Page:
But numerous assistant coaches of sports from softball and volleyball at UNO to wrestling and swimming at UNL also get cars, something that experts say is growing increasingly common at colleges in the big five sports conferences.
The records provided by the university list the types of cars and memberships but no information about the value of the benefits or the funding sources.
To analyze the car values, The World-Herald used the invoice prices from autotrader.com that dealers would have paid to manufacturers, though actual retail values of all the cars would certainly be higher. Many of the cars were directly donated by dealers.
The value of the perks varies widely from person to person, though.
While the UNO assistant women's volleyball coach drives a Volkswagen Jetta (invoice price $14,923), the assistant athletic director for football at UNL drives a Range Rover (invoice price $70,684).
The Range Rover for Jeff Jamrog, UNL's assistant A.D. for football, for example, could cost up to $23,000 over the invoice price, or about $93,000, on the car lot, depending on the options included.
The 2009 Porsche Cayenne driven by Harold Maurer, chancellor for the University of Nebraska Medical Center, had an invoice price of $37,910 but would have sold for between $44,600 and $123,600 when it was new.
Maurer referred questions to the foundation. Jamrog did not return a call for comment.
And though some leaders such as NU President J.B. Milliken get memberships to exclusive Omaha and Lincoln country clubs, UNL assistant football coach Ross Els has his relatively modest membership to the YMCA paid for.
UNO President John Christensen and NU vice president for university affairs Sharon Stephan take monthly car allowances instead of a vehicle.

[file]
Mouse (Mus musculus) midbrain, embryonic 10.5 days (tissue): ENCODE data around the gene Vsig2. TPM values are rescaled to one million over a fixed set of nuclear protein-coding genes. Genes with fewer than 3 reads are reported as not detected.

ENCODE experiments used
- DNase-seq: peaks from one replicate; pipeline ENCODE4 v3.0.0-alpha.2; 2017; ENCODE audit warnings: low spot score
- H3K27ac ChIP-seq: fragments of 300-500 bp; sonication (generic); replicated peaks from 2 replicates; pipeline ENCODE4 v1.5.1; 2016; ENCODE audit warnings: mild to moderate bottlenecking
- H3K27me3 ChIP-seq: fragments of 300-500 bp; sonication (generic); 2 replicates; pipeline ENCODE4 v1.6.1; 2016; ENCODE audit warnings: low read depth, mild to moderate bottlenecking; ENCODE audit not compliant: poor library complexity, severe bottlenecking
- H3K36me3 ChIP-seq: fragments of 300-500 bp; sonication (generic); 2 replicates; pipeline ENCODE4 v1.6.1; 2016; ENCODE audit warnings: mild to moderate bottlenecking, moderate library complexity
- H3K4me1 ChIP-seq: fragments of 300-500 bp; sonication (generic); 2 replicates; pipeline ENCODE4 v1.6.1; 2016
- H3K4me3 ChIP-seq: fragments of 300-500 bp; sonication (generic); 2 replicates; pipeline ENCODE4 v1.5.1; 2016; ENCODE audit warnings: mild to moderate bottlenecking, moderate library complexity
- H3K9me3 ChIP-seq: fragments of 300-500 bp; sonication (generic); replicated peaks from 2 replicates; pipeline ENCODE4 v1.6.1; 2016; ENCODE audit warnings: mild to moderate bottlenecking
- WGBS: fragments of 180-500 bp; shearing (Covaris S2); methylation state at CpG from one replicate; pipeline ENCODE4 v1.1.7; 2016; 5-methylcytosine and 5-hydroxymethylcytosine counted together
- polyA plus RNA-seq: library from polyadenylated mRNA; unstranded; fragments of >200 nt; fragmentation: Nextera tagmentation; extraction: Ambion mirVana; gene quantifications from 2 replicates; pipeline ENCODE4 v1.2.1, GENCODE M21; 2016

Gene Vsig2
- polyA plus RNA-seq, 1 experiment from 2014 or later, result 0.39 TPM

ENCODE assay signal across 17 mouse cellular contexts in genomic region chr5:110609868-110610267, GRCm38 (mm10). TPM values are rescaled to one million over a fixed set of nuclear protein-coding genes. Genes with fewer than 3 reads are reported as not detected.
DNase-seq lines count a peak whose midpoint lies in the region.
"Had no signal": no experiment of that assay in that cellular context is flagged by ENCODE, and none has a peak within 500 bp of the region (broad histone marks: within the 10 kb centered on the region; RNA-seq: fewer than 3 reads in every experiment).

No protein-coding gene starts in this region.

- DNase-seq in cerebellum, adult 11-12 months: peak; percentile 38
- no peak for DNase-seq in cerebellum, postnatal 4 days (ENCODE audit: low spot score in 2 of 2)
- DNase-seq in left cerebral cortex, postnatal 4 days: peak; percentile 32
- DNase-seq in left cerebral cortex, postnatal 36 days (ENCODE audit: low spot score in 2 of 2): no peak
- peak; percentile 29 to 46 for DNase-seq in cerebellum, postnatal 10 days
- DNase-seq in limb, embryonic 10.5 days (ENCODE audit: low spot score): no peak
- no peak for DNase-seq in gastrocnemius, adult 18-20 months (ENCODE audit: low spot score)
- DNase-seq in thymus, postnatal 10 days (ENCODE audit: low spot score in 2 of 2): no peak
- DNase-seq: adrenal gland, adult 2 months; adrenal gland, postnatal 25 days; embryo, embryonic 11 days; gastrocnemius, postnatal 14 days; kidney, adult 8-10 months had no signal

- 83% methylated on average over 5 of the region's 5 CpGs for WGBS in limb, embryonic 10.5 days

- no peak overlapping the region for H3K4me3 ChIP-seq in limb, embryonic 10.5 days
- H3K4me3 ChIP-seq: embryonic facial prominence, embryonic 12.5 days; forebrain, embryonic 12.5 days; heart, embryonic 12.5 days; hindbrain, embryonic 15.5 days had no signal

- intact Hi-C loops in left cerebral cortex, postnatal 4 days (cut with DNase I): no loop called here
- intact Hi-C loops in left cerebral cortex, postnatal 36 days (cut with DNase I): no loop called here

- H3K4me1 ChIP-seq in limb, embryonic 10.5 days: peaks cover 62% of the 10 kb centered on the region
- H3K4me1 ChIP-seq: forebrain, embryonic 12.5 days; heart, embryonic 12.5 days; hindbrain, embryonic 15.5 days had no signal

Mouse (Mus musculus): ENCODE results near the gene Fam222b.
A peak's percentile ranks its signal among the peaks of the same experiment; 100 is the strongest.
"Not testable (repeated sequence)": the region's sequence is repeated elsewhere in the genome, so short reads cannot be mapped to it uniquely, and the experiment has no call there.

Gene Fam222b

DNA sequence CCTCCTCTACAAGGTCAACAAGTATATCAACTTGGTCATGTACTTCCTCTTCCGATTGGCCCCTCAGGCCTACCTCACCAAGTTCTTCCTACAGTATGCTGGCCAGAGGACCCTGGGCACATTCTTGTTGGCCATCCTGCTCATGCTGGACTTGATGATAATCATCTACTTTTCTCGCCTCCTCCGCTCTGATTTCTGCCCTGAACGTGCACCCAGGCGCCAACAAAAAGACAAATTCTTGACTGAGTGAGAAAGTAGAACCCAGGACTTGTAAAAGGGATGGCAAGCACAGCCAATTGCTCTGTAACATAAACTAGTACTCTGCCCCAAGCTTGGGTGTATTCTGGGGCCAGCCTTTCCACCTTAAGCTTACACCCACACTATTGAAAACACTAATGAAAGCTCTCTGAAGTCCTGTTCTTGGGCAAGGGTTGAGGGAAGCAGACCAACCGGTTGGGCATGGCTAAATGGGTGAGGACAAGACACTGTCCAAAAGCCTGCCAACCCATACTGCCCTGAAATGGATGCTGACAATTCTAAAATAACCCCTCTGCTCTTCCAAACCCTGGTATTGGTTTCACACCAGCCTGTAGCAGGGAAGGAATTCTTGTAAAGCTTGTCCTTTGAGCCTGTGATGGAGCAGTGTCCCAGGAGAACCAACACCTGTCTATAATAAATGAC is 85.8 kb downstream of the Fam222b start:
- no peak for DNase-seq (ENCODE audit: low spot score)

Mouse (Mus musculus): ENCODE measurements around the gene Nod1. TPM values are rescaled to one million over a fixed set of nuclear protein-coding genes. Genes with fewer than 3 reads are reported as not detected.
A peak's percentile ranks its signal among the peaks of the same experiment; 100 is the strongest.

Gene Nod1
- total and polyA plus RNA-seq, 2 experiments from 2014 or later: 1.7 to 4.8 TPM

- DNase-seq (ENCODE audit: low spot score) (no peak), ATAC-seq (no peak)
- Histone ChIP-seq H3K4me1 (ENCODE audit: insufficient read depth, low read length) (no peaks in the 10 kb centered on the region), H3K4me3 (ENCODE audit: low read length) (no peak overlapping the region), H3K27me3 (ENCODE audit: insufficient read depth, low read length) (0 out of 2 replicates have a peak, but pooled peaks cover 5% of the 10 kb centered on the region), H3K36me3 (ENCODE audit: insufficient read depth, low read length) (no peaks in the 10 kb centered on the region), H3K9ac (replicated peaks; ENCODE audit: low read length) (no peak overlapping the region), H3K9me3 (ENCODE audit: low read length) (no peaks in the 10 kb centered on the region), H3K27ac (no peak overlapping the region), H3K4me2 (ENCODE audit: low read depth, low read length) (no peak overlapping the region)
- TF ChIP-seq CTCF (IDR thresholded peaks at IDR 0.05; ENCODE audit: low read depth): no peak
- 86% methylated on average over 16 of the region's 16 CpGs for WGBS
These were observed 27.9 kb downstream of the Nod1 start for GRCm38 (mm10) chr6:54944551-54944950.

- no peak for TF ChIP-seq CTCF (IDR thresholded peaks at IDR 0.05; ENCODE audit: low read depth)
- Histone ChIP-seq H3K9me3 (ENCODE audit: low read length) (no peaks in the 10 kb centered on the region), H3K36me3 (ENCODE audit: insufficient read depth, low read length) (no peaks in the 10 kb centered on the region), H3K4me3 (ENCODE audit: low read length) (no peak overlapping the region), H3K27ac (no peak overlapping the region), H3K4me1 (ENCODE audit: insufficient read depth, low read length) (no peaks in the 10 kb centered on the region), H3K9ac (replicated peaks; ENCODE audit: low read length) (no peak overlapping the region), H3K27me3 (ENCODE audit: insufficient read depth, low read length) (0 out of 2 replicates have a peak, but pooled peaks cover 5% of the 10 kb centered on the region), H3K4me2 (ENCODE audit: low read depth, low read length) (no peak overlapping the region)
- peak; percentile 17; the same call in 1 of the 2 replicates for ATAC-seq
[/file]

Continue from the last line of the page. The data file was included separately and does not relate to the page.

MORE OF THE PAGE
Milliken did not respond to a request for an interview through a spokeswoman.
The level of perks for athletic staff has become a high-dollar case of keeping up with the Joneses, said Robert Malekoff, associate professor of sport studies at Guilford College and a former Division I coach.
Any college in the big five conferences faces the same sort of pressure, Malekoff said: the pressure to offer a better deal than the next school when it comes to keeping good coaches.
That big picture of compensation is what's making the cost of college athletic spending unsustainable and may cause onlookers to question an institution's priorities, he said.
“I think they can point to the idea that this really isn't costing any money, and that may or may not be fair,” Malekoff said. “But we still need to look at salaries being one of the big issues.”
Jack Crowley, who sits on the board of the nonprofit Husker Athletic Fund, a fundraising arm of the UNL athletic department, said the arrangement is decades old and very common in major athletic programs. He said the cars are important because the coaches' jobs don't end after practice.
“I think it helps the coaches to have a vehicle available to them so they can get to different events, give talks and all the things they have to do beyond coaching,” Crowley said. “I think they (the donors) feel good about our athletic program and the way things are being done. They feel good about supporting it.”
Brian Hastings, president of the NU Foundation, said the foundation funds the cars for administrators, as well as insurance and other expenses. It all comes from unrestricted nondonor funds, he said.
The rest of the cars come from other groups, such as the Wheel Club, he said.
“We exist to support the university and help the university advance,” Hastings said.
World-Herald staff writer Andrew Ward contributed to this report.